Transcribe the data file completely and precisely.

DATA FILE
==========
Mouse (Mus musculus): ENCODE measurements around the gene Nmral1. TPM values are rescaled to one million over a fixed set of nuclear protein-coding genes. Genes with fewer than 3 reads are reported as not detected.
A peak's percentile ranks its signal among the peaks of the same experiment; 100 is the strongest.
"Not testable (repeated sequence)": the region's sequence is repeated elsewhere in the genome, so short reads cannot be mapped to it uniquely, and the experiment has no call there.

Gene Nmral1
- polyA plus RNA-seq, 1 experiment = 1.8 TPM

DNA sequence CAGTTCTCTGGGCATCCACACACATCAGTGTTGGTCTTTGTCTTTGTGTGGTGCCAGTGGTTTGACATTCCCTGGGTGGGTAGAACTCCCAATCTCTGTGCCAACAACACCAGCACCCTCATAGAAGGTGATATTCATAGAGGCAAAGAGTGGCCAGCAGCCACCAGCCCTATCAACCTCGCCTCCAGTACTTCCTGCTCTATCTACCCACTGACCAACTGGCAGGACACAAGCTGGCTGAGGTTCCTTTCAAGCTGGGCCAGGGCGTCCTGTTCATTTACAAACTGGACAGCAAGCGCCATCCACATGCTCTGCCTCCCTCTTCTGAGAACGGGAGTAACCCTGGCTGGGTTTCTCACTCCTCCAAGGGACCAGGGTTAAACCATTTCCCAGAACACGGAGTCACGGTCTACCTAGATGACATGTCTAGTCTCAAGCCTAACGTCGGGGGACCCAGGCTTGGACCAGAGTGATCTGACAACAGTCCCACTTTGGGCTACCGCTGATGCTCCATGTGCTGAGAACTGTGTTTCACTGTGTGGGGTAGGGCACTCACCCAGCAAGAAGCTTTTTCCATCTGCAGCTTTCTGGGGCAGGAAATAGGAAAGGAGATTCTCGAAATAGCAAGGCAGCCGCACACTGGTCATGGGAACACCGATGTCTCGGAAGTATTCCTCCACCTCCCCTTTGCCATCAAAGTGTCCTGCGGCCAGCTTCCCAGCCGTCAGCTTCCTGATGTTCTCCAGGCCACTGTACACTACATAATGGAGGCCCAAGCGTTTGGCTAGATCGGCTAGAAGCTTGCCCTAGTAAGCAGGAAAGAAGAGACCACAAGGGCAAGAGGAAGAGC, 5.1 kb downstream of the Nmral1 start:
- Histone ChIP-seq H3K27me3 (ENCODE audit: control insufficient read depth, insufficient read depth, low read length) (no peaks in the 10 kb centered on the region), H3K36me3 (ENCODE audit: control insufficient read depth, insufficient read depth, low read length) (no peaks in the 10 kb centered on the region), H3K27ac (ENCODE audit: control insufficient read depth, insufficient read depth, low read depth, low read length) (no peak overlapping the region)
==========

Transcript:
Mouse (Mus musculus): ENCODE measurements around the gene Nmral1. TPM values are rescaled to one million over a fixed set of nuclear protein-coding genes. Genes with fewer than 3 reads are reported as not detected.
A peak's percentile ranks its signal among the peaks of the same experiment; 100 is the strongest.
"Not testable (repeated sequence)": the region's sequence is repeated elsewhere in the genome, so short reads cannot be mapped to it uniquely, and the experiment has no call there.

Gene Nmral1
- polyA plus RNA-seq, 1 experiment = 1.8 TPM

DNA sequence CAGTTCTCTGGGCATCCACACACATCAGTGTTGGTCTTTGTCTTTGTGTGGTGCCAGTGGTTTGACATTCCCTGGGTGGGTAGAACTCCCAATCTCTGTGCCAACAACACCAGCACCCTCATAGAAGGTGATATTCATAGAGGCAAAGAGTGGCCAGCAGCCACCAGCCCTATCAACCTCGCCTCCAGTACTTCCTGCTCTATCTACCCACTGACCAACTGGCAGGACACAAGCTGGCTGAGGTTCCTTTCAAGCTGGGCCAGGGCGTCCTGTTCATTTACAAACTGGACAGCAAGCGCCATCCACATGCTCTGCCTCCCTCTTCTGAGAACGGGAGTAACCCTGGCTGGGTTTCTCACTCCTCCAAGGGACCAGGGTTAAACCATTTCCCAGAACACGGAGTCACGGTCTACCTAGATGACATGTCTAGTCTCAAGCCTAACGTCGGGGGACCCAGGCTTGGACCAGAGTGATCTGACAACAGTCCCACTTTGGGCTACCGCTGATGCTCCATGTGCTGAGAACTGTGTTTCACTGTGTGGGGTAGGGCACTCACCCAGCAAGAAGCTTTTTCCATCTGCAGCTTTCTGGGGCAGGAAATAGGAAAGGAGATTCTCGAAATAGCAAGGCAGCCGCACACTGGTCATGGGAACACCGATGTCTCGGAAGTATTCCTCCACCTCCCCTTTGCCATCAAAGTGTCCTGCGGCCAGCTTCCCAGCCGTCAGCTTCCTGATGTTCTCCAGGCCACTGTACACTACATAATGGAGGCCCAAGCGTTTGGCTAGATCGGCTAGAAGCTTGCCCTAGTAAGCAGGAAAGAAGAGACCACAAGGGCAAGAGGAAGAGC, 5.1 kb downstream of the Nmral1 start:
- Histone ChIP-seq H3K27me3 (ENCODE audit: control insufficient read depth, insufficient read depth, low read length) (no peaks in the 10 kb centered on the region), H3K36me3 (ENCODE audit: control insufficient read depth, insufficient read depth, low read length) (no peaks in the 10 kb centered on the region), H3K27ac (ENCODE audit: control insufficient read depth, insufficient read depth, low read depth, low read length) (no peak overlapping the region)